Monday, March 20, 2017

Nightdreams 2 / Nightdreams 3 (1991)

Although there had been adult films that came before it that cross pollinated sex with elements of the fantasy and horror genres such as The Devil in Miss Jones (1973) and Through the Looking Glass (1976), Nightdreams (1981) was nevertheless a watershed film for the adult medium. Proving just how imaginative an adult film could be, Nightdreams also introduced the cult film world to Stephen Sayadian who, under the pseudonym “Rinse Dream” penned Nightdreams along with Jerry Stahl (“Herbert W. Day”). In a strange way, Sayadian's sheer originality was a bit of a detriment at first as the fusing of sex and surrealism found in Nightdreams wasn't exactly what adult theater attendees wanted to see at the time. While introducing a screening of the film at the 2013 L'Étrange Festival, Sayadian joked that a projectionist who played the film once told him that it was the only time in porn history that audience members actually demanded a refund. While Nightdreams is appropriately considered the first Rinse Dream movie, Sayadian technically didn't direct the film as Francis Delia (“F.X. Pope”) called the action while Sayadian prepared the next set piece. Following his only non-adult feature Dr. Caligari (1989), Sayadian returned to the realm of Nightdreams, this time directing two sequels that retained the spirit of the original film as well as signaling what was to come with the rest of his 90's video output.

The first of Sayadian's 90's videos, Nightdreams 2 is an interesting watch as it more or less sees Sayadian finding his footing with the approach he would take in subsequent films. While “restrained” is hardly the right word, compared to later videos like Party Doll a Go-Go! (1991) and Untamed Cowgirls of the Wild West (1993), Nightdreams 2 feels like somewhat of a trial run at times while still fitting in with the rest of Sayadian's filmography. It might be the farthest thing from “conventional”, however in the vein of the original Nightdreams the film revolves around the common narrative thread of doctors Sledge (Lauren Brice) and Haunt (Joey Silvera) observing the fantasies of inmates at their clinic, the star patient being one Mrs. Atkins (Tianna). Whereas Sayadian would develop a habit for interrupting the sex scenes in later films with random bits of nonsense, here Sayadian lets the sex scenes run their course uninterrupted for the most part, only cutting away on occasion to the astonished reactions of Sledge and Haunt. While the quirks that would become the calling cards of Sayadian's video features are in their embryonic stages here, the film is still a bombardment of surrealism, featuring one of the most bizarre sex scenes in Sayadian's oeuvre with two participants dawning strange masks and face paint and the film even crosses over into full-blown Cronenbergian body horror territory with a manic Tianna displaying an extra orifice ala Cronenberg's Rabid (1977) plus an unforgettable enlargement on another region of her person.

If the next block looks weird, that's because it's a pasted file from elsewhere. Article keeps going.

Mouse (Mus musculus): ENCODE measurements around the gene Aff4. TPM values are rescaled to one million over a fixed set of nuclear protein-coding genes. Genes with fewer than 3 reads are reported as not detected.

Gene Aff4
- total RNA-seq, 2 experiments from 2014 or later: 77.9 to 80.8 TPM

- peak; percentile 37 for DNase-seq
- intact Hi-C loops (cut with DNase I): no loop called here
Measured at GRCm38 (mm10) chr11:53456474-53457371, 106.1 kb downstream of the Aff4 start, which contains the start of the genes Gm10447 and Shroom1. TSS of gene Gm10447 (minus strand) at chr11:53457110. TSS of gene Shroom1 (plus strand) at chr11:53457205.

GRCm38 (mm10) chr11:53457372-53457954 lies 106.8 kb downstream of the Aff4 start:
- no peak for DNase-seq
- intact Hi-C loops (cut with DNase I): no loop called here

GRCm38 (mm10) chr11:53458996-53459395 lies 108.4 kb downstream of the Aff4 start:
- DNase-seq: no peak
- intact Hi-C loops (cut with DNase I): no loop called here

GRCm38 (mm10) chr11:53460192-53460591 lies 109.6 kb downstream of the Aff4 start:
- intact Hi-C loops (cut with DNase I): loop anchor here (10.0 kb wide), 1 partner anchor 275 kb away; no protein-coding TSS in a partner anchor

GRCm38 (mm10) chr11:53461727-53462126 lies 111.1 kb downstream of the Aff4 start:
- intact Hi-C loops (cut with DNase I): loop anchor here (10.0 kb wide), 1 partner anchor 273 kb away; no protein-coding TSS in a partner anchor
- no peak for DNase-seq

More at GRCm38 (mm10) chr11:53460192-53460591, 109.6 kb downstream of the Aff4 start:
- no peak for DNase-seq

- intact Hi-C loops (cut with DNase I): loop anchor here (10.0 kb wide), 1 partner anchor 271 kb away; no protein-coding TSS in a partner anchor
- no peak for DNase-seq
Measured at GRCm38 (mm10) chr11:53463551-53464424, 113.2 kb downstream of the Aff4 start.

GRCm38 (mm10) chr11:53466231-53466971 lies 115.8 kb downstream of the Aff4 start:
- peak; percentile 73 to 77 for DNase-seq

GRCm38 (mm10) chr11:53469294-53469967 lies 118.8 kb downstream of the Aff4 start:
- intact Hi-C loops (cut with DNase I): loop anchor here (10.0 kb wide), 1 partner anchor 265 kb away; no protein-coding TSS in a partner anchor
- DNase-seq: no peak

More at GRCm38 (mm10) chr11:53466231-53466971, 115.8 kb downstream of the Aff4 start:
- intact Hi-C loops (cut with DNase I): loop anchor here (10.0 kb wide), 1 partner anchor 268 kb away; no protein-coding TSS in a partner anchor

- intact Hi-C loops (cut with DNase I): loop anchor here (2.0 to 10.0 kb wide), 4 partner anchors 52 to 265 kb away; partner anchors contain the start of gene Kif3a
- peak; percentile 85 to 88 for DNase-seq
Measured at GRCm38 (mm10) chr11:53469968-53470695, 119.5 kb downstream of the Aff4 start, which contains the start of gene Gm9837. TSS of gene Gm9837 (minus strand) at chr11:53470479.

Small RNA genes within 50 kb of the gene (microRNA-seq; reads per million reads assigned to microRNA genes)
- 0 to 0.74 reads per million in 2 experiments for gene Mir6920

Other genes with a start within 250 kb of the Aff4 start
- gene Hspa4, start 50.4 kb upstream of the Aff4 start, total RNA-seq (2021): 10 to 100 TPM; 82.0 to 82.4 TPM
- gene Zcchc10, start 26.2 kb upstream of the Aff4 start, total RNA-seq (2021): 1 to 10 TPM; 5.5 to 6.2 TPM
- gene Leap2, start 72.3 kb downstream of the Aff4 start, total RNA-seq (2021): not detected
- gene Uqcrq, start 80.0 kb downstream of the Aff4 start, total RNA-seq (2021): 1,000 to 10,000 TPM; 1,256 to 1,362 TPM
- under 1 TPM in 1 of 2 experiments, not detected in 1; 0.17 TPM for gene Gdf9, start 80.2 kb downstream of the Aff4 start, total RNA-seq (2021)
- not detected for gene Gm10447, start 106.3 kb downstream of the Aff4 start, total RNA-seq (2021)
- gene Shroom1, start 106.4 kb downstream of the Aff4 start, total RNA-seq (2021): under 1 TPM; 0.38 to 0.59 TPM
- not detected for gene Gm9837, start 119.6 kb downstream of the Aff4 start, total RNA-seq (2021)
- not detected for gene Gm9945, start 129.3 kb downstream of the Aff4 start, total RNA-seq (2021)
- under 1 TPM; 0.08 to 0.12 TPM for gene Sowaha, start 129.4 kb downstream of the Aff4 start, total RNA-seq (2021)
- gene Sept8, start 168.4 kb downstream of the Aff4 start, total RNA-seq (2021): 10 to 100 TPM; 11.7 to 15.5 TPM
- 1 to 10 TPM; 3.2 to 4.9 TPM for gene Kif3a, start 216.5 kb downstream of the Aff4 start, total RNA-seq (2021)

Nightdreams 3 is an even more narrative based endeavor and at times portions of the film could be seen as an XXX variation on Dr. Caligari. Lauren Brice once again is Dr. Sledge, who's unorthodox methods of treating the various sexual neurosis of her patients at the Benway clinic have drawn the unwanted attention of her supervisor Dr. Sirk (Tianna). Its here where Sayadian's unconventional approach to the adult video format really begins to take shape with the sex scenes constantly interrupted by disorienting repeated bits of dialogue from previous scenes and much like the previous film, as well as Dr. Caligari, any resemblance to realism is tossed out the window from the beginning with Sayadian's impeccable post-nuclear chic dayglo production design making the “clinics” both films take place in resemble the remnants of an atomic fall out. Being more narrative driven allows for longer breaks in-between the sex scenes, resulting in an excellent turn from the imposing Brice who gets much more to do here as Dr. Sledge than in the second film, including a hilarious pre-sex bit with a hysterically overacting Tom Byron which again is reminiscent of a scene out of Dr. Caligari. Sayadian's irreverent sense of humor shines through on numerous occasions via the always memorable dialogue with lines like “Your a cupcake full of strychnine” and “She's got a thing for longshoreman. Just mention “On the Waterfront” and she gets randy-pants” as well as his habit of giving his characters Manson family surnames, like Fromme, Krenwinkel and Van Houten.

The opening credits to both films reveal a list of names, or rather pseudonyms, that would become a constant throughout the rest of Sayadian's video era. Key players include producer “Sidney Falco”(nom de plume taken from the 1957 film noir Sweet Smell of Success), hair and make-up artist “Purr Delux”, director of photography “Klaus Krupp” and costume designer “Polly Ester” who was also the costume designer for Sayadian's directorial debut Cafe Flesh (1982). Tianna and Tom Byron would also go on to work with Sayadian again with Tianna providing some of the most memorable moments in both Party Doll a Go-Go! videos and Byron also appearing in the Party Doll videos as well as the first Untamed Cowgirls of the Wild West video. Perhaps the most valuable of Sayadian's reoccurring collaborators would be Double Vision, who's score for Party Doll a Go-Go! is a major part of what makes those videos so brilliant, provide some of their finest, most hypnotizing work for the second and third Nightdreams films, particularly the third film. Unfortunately, like the rest of Sayadian's 90's videos, the pair of Nightdreams films can be tricky to track down having never been officially issued on DVD and neither may attain the following of the first Nightdreams film, however both are essential pieces to the Sayaidan puzzle showcasing the origins of Sayadian's radical approach to adult videos that he would soon perfect.  

Monday, March 6, 2017